The Subjunctive singular were, however, still prevails in more formal style, and in the familiar phrase If I were you ….
    Leech, Geoffrey, (2004) Meaning and the English Verb. 3rd edn, Harlow, Pearson Longman,

    […] especially in informal English. When we are talking about an unlikely situation, you use the simple past tense in the conditional clause, and ‘would’, ‘should’ or ‘might’ in the main clause. […]
    I should be surprised if it was less than five pounds.
    Sinclair, John (Editor-in-Chief), (1990) Collins Cobuild English Grammar, London: HarperCollins


    The main use of irrealis were is in subordinate construction where the preterite of other verbs has the modal remoteness meaning – remote conditionals […] and the complement of wish, would rather, etc. Preterite was, however, is very widely used instead of irrealis were in these constructions, especially in informal style […].
    Was
    has been in competition with were for 300-400 years, and in general the usage manuals regard it as acceptable, though less formal than were. […] if I were you bears some resemblance to a fixed phrase, and was is less usual here than in conditionals generally.”
    Huddleston, Rodney & Pullum, Geoffrey K (2002) The Cambridge Grammar of the English Language, Cambridge: CUP

    […] the true subjunctive form is dead in English. It survives in a few main sentences of wish or desire like “God save the King” […] .
    Were
    as the past singular subjunctive form has held out a little more tenaciously, partly because in the stereotyped phrase “If I were you” the complement you has by attraction tended to establish it […] In the following sentence, for example, our modern tendency would be to turn the subjunctive were into a blunt indicative:
    It is high time the wide field of Tudor music, both secular and sacred, were explored by many more schools
    .”
    Vallins, G H, (1951) Good English, London: Pan


    The subjunctive mood is in its death throes, and the best thing to do is put it out of its misery as soon as possible.”
    Maugham, WS (1949) A Writer’s Notebook, Garden City, NY: Doubleday.

    Last edited by 5jj; 26-Oct-2011 at 22:44. Reason: Spacing reduced

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    #5

    Re: Wish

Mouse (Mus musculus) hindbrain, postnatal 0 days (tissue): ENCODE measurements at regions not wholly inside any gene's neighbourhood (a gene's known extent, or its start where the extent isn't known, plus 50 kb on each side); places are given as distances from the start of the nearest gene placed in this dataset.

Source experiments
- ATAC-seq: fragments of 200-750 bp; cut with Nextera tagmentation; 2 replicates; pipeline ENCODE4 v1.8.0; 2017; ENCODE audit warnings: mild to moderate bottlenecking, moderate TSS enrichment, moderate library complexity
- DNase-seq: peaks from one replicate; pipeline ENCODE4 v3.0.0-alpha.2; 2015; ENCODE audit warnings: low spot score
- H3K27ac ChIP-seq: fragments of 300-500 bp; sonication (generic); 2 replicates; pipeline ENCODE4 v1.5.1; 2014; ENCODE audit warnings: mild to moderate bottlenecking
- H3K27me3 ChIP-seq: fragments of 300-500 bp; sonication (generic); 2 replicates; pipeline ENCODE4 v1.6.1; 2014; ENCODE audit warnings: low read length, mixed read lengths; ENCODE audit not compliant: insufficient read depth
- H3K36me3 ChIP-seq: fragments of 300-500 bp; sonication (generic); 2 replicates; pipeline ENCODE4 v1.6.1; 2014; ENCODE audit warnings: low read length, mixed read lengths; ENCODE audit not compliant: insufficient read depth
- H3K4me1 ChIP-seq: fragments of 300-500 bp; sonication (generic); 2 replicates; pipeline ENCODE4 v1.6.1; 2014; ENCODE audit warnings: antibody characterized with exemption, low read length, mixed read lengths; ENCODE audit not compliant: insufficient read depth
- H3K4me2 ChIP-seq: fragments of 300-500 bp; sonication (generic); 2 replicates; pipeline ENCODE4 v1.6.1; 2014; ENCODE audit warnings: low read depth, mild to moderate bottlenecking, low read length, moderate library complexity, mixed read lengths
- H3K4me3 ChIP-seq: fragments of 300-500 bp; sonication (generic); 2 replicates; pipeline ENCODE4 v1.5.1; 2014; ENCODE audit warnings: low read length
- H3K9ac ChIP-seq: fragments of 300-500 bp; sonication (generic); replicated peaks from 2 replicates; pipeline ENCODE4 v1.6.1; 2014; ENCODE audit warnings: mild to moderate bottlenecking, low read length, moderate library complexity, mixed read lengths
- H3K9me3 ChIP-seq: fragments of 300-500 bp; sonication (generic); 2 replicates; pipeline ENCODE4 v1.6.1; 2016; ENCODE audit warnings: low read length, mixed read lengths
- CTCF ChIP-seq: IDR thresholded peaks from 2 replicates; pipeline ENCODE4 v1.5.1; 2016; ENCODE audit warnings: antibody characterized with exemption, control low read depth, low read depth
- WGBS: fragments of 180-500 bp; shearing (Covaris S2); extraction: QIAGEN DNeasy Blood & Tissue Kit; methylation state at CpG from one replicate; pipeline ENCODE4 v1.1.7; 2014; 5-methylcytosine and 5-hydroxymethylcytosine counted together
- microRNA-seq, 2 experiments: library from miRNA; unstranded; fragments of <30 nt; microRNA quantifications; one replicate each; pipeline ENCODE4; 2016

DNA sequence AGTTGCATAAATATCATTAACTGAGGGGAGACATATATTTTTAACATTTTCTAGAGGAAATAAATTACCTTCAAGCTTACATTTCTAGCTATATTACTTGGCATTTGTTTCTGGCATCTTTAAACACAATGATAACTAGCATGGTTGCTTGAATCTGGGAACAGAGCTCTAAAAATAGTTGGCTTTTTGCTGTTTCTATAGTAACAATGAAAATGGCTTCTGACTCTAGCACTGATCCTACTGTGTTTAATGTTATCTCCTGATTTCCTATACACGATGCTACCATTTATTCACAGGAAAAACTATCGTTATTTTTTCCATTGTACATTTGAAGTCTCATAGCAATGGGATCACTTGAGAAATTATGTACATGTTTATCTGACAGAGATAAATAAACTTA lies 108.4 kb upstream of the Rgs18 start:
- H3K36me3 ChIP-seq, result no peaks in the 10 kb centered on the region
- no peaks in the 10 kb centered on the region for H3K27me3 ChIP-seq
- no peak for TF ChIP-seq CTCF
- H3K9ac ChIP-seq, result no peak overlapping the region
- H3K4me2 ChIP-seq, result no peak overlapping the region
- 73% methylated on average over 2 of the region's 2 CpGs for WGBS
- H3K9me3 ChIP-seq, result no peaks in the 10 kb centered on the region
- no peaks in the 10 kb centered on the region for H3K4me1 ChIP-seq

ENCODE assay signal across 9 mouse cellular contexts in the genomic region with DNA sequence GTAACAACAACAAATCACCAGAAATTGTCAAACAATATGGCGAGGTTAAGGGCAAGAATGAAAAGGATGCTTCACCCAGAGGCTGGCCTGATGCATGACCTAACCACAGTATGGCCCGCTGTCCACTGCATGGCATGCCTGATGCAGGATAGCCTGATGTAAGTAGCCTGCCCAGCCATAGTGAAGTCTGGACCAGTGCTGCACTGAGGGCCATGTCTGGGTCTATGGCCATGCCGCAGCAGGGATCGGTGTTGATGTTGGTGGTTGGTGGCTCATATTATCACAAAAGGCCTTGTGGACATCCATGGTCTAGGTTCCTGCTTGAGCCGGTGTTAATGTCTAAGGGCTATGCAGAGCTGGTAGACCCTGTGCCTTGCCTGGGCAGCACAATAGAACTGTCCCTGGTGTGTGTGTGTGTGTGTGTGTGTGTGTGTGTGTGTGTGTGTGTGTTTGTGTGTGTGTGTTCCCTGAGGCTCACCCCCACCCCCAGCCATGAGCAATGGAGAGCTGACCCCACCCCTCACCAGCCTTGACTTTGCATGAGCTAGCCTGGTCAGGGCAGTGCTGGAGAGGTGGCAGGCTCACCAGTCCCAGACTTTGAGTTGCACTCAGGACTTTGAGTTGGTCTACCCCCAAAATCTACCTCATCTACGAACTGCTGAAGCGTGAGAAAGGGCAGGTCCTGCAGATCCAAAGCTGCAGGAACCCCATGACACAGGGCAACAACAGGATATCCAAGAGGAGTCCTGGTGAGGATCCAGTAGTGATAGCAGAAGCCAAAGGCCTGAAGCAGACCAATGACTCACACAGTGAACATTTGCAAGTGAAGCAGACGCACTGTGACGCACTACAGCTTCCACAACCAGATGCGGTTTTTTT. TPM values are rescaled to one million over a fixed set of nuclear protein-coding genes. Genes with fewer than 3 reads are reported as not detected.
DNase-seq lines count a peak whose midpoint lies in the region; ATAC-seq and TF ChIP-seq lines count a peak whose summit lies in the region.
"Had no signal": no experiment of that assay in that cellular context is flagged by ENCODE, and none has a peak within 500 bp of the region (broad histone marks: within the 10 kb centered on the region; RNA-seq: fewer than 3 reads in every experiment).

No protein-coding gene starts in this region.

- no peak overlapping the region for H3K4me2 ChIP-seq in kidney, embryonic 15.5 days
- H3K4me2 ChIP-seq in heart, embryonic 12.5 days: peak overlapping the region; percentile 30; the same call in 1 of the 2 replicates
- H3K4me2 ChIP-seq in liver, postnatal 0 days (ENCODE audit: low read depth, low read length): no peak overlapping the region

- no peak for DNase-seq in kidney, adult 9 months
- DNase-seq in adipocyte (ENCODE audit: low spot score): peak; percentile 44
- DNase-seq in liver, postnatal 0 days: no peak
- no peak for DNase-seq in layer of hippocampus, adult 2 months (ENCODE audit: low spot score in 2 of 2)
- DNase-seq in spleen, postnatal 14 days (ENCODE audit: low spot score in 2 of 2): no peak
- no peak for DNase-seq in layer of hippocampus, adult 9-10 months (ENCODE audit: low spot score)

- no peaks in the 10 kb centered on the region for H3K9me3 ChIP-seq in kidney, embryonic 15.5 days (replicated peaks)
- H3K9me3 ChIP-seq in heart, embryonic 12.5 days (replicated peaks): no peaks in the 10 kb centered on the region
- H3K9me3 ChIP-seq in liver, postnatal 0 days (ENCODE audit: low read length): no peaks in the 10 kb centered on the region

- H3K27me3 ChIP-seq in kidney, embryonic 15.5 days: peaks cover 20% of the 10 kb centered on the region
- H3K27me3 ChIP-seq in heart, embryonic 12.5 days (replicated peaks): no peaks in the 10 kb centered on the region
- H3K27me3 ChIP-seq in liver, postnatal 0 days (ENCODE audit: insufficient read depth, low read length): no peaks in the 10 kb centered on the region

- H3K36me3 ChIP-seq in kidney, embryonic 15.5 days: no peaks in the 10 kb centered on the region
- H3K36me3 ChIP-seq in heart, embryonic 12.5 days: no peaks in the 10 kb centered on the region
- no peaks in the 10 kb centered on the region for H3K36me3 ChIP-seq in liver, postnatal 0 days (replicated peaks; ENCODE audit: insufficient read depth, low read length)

With all due respect to TheParser, I fear that a great many teachers, parents, prospective employers and native speakers of English will consider you to be wrong if say 'I wish I were....'

    The subjunctive is little used or understood by the majority of BE speakers.

    Rover

    EDIT: 5jj said that more eloquently and at greater length than I did. At least we agree.

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    #6

    Re: Wish

    [QUOTE=5jj;815981]

    The subjunctive mood is in its death throes, and the best thing to do is put it out of its misery as soon as possible.”

    Maugham, WS (1949) A Writer’s Notebook, Garden City, NY: Doubleday.


    NOT A TEACHER


    Pace dear Mr. Maugham, here in the United States of America, the subjunctive

    still rocks!

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    #7

    Re: Wish

    Quote Originally Posted by TheParser View Post
    Pace dear Mr. Maugham, here in the United States of America, the subjunctive still rocks!
    Both Rover and I made it clear that we were speaking about British English.

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    #8

    Re: Wish

    [QUOTE=Rover_KE;815988]

    The subjunctive is little used or understood by the majority of BE speakers.

    NOT A TEACHER


    I have read that our dear British friends are starting to slowly adopt a few American

    spellings. So maybe there's hope for the subjunctive, too.

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    #9

    Re: Wish

    Quote Originally Posted by 5jj View Post
    Both Rover and I made it clear that we were speaking about British English.
    But Mr. Maugham didn't.

    Cool new user name, 5jj. I'm sure your students are happy that you've returned to teaching.

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    #10

    Re: Wish

    Quote Originally Posted by birdeen's call View Post
    But Mr. Maugham didn't.
    In his day, the only English worthy of study was English English. Ah those were the days.

    Cool new user name, 5jj. Thanks. I thought it was time to slim down a little.

    I'm sure your students are happy that you've returned to teaching.
    I am sure that speakers of some languages could use a subjunctive form for that underlined verb to make the 'sure' a little less certain.